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tv   NBC Bay Area News at 11  NBC  June 10, 2011 11:00pm-11:35pm PDT

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the source of the problem and how many will have to go back. right now at 11:00, developments in the bryan stow investigation. the discovery at a dry cleaners that could prove to be a break in the case. good evening, i'm garvin thomas. >> and i'm diane dwyer. jessica and raj are off tonight. what may be new evidence. sources say police have new evidence that came to them thanks to an alert employee at a dry cleaner in los angeles. it's a story we first broke here
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at nbc bay area news this evening. nbc bay area's cheryl hurd is in san francisco with the new information for us. cheryl. >> reporter: well, diane, bryan stow is here at sf general. his condition is unchanged. but we are learning about new evidence tonight, a bloody jersey with dna that belongs to bryan stow. >> reporter: the evening giants fan bryan stow was beaten nearly to death by two men outside dodger stadium, suspect number one was described as wearing a white dodger jersey. giovanni ramirez as suspect number one when they arrested him nearly three weeks ago and now we have learned police have in evidence a dodger jersthey had been dropped off of the cleaners. instead of cleaning it sources say a worker alerted authorities. dna anal sits came back. a match to the victim, stow. the first who first disclosed the shirt to nbc, said it believed that ramirez was the one who brought it to the cleaners. nbc talked to ramirez's
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attorney, who spoke with us after meeting with his client at the county jail in los angeles. >> he doesn't wear clothes that require dry cleaning and i just think this just sounds preposterous. >> reporter: with ramirez, jailed for an alleged parole violation, authorities have held off charging him with the stow beating. defense attorneys have said repeatedly that it's a case of mistaken identity. they say ramirez has an iron-clad alibi, he was with his daughter at his aunt's home. meanwhile, l.a. police chief beck, has expressed confidence in the arrest as the investigation attempts to tie in evidence. >> we have some significant -- significant pieces to it that lead me to believe that we do indeed have the right individual. >> reporter: is it possible police want to pressure ramirez to give up information on someone else? >> if they're trying to squeeze him they're doing it by remote control because they've never come to us or him and ask him to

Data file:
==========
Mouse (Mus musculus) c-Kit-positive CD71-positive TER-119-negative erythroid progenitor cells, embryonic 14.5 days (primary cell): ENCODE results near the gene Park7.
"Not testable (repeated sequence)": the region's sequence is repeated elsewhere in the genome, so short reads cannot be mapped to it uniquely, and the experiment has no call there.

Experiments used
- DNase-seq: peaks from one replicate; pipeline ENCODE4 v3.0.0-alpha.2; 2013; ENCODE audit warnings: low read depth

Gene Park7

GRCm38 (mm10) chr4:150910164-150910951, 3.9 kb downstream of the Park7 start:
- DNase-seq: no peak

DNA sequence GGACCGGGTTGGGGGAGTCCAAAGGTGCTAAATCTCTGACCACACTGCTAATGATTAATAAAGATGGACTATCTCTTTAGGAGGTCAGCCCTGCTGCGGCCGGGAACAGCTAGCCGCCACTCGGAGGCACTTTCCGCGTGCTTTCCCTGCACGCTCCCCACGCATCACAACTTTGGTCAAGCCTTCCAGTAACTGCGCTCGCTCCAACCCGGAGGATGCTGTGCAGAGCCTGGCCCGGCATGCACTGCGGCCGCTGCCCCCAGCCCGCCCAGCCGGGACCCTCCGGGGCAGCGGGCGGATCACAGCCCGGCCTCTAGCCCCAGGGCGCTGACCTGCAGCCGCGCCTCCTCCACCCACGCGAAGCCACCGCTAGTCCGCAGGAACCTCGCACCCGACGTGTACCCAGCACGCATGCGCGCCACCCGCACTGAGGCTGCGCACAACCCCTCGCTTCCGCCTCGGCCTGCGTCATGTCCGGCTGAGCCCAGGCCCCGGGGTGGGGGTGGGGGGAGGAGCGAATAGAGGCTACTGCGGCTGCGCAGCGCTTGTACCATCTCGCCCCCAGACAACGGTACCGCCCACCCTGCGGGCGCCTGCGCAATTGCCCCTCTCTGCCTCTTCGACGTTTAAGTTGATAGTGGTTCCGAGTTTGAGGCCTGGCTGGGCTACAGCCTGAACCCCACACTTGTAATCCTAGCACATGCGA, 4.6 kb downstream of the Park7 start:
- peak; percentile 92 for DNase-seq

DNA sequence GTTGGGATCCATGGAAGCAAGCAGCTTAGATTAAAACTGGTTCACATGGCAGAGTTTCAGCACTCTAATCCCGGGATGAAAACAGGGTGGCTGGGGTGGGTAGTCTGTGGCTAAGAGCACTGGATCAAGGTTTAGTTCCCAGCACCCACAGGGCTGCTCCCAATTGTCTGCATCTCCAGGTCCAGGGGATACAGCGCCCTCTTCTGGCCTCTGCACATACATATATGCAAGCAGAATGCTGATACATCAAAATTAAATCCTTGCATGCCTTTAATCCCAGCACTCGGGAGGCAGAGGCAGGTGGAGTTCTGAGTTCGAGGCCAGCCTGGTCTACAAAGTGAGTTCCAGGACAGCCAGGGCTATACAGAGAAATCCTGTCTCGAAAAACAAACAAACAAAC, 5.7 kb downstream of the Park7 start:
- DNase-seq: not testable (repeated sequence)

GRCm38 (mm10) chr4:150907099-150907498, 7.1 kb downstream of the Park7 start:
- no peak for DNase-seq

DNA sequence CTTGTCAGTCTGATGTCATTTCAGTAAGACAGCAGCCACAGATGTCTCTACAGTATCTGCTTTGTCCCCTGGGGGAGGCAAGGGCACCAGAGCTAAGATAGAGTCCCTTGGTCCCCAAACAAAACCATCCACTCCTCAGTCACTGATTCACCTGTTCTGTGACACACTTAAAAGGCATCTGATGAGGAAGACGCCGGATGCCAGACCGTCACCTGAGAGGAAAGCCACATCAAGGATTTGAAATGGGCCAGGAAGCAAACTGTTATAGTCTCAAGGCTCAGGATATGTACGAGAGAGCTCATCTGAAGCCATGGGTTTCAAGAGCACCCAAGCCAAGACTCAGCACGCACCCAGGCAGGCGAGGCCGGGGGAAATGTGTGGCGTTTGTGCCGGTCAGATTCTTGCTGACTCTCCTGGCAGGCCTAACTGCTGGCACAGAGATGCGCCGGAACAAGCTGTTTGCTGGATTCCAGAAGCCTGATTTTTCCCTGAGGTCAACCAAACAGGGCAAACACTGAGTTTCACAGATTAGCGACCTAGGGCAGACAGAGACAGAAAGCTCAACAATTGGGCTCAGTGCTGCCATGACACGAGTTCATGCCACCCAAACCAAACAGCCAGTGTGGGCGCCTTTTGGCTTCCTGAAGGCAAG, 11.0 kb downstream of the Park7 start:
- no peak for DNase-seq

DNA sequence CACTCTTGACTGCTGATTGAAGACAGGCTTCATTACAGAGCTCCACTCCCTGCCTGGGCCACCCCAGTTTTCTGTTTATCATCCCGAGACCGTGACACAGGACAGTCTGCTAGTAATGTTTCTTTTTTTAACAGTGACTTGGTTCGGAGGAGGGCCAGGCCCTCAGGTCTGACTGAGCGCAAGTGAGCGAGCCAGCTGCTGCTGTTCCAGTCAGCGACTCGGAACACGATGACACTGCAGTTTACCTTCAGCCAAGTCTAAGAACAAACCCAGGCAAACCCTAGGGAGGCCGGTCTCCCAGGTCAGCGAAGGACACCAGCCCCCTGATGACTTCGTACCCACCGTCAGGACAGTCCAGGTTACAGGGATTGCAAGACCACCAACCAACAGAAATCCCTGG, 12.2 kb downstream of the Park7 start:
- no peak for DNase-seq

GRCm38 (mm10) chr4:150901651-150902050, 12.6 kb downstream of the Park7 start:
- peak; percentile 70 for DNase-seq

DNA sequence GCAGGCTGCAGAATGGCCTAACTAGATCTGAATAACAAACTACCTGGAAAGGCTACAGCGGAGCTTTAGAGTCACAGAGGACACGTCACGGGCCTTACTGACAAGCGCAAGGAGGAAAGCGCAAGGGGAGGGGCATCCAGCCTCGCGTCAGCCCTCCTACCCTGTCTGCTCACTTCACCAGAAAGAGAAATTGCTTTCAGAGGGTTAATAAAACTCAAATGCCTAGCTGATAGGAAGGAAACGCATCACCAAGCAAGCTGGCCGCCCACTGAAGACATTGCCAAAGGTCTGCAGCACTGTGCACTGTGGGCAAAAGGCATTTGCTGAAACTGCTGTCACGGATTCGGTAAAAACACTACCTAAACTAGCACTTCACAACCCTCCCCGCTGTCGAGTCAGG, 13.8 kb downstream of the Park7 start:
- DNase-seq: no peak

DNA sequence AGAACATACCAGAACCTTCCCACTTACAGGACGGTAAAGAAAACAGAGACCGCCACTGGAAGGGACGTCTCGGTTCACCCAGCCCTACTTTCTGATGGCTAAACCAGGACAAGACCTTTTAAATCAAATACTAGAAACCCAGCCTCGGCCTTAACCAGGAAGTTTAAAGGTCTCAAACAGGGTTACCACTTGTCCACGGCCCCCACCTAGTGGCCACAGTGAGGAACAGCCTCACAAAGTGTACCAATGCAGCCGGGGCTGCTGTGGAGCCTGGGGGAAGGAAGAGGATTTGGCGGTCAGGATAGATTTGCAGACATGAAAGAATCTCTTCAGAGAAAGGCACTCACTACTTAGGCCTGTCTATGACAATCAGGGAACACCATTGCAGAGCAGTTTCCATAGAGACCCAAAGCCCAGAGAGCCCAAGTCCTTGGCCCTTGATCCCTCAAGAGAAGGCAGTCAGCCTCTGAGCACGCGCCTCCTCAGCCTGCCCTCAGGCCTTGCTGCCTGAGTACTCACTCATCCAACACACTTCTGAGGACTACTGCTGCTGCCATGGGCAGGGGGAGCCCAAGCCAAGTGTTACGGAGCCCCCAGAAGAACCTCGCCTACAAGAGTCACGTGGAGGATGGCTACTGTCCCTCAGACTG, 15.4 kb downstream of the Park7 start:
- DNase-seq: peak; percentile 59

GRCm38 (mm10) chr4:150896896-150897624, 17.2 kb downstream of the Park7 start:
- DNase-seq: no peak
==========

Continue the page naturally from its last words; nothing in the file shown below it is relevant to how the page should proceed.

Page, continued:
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give anything up. >> reporter: nbc went to the los angeles police department to get an on-camera comment about that bloody jersey. they said emphatically that it did not belong to ramirez, but they would not say who the jersey belonged to. reporting live in san francisco, i'm cheryl hurd other nbc bay area news. they came from all over the bay and they came from hundreds of miles away, all to honor two heroes killed in the line of duty. >> nothing is so strong as gentleness and nothing is so gentle as real strength. vincent and tony were our gentleness and our strength. >> vincent is lieutenant vincent perez, tony is firefighter/paramedic tony valerio. both were killed last thursday fighting a fire in san francisco's diamond heights district. their funeral today filled st. mary's cathedral to capacity and beyond. it was by all accounts the largest funeral in san francisco
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since the deaths of harvey milk and george mus coney. guests includes house minority speaker nancy pelosi and former san francisco mayor gavin newsom. the caskets were lifted on two fire engines to station 26 and held a procession in colma. a look back that the heartfelt ceremonfor the two fallen men. >> reporter: heartfelt yes, gavin. and ordinary people who never even knew the two men killed in the line of duty. mostly though we saw firefighters pack the church here behind me coming from around the state and as far away as boston, mexico, even canada. >> these are our heroes and they put their lives on the line every day. >> reporter: from those who fought to keep them alive inside of the emergency room at sf general. >> we knew how he looked when tony went upstairs, so we all kind of knew in our hearts what
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was going to happen. >> reporter: to those who led lieutenant vince ept perez and firefighter/paramedic anthony valerio. >> this is a phenomenal tribute to the perez/valerio families. our hearts are heavy but we are bolstered as you can see the amount of uniforms and the civilian people here paying their last respects to vincent and tony. >> these are the dark days for the city and we have experienced a great loss. >> reporter: even strangers, like canadian firefighter mark mcgray came. >> it's a brotherhood that spans all of north america. >> reporter: in total more than 6,000 flocked to st. mary's cathedral in san francisco to remember perez -- >> vince was a fireman's firemen. he was big, he was strong, he was aggressive, and he was one of the best. >> reporter: and valerio. >> he was a ponytail hippee who called himself the people's paramedic. >> reporter: two very different men who share the same calling. >> make no mistake, these men are gladiators. they fight fire, one of the most